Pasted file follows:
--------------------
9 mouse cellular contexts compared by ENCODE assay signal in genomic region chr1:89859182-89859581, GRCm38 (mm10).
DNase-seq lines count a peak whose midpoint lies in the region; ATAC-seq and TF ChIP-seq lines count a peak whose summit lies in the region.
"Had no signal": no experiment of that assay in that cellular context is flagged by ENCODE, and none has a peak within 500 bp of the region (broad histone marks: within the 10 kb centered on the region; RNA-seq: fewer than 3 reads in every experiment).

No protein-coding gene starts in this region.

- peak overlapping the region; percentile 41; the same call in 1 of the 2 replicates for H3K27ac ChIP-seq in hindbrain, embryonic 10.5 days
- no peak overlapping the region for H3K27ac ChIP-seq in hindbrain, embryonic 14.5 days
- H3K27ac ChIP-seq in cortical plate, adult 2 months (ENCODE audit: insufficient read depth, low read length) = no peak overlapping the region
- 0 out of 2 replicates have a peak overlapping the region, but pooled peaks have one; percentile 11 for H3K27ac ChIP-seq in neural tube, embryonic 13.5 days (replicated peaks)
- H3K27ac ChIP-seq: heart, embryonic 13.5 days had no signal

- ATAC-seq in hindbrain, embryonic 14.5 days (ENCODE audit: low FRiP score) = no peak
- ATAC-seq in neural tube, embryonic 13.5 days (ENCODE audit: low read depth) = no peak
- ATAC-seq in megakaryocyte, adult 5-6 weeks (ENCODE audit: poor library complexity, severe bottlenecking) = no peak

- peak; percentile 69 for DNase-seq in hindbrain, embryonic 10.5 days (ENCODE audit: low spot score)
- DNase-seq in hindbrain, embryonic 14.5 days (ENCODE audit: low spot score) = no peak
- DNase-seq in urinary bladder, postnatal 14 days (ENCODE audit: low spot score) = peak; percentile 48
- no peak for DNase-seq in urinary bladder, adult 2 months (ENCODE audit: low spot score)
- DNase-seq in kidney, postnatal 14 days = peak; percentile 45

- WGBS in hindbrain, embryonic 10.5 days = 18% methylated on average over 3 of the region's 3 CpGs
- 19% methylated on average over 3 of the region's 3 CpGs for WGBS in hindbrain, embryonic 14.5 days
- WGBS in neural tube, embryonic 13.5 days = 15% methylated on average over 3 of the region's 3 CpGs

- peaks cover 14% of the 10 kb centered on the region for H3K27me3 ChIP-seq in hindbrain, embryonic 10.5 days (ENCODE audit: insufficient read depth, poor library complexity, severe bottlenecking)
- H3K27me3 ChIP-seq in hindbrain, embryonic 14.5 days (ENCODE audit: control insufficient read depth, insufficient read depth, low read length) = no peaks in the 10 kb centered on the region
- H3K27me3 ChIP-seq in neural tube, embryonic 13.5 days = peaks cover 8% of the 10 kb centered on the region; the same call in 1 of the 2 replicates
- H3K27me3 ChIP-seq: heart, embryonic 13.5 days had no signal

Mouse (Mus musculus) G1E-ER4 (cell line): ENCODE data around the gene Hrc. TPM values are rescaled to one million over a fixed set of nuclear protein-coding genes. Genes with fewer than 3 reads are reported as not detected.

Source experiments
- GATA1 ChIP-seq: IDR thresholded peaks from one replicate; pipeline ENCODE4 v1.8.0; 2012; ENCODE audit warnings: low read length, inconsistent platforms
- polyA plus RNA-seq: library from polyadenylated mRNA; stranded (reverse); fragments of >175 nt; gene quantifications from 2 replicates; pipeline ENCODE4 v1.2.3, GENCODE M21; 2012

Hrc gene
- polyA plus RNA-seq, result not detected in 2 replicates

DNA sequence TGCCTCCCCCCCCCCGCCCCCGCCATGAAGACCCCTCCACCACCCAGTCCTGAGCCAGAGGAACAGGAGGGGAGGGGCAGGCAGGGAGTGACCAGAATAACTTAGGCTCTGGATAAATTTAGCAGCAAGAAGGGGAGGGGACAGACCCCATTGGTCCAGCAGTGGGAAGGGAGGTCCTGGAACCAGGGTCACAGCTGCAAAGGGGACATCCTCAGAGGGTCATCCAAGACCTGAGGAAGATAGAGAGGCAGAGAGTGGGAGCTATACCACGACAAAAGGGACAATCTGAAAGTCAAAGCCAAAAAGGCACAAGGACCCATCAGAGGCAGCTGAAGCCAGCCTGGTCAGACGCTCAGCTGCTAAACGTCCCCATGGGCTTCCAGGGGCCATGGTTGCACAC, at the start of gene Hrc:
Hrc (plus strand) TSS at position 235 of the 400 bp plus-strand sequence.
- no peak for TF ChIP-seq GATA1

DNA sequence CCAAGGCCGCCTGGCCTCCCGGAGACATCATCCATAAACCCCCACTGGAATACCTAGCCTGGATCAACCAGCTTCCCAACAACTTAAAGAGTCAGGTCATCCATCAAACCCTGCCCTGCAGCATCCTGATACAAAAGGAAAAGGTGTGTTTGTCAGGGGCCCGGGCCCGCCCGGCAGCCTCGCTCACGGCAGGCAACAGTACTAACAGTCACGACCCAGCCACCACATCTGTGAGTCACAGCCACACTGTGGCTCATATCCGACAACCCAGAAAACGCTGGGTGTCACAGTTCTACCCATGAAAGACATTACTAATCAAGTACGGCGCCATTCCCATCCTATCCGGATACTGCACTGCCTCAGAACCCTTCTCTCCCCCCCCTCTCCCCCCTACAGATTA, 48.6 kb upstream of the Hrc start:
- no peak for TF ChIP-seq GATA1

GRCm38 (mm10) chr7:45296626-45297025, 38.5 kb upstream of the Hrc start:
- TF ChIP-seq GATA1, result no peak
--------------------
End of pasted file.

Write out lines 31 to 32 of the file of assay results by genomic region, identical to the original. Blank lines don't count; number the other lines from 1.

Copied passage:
DNA sequence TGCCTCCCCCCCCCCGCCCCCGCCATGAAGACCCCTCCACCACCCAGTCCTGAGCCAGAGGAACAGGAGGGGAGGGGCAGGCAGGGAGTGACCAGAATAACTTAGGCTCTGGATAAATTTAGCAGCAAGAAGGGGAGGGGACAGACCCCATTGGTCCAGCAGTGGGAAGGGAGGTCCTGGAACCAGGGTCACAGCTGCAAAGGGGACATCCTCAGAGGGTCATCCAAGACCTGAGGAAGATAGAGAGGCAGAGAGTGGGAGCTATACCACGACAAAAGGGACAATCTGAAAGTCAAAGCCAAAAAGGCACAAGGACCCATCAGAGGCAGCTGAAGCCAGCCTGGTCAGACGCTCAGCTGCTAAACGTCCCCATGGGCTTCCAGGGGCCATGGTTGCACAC, at the start of gene Hrc:
Hrc (plus strand) TSS at position 235 of the 400 bp plus-strand sequence.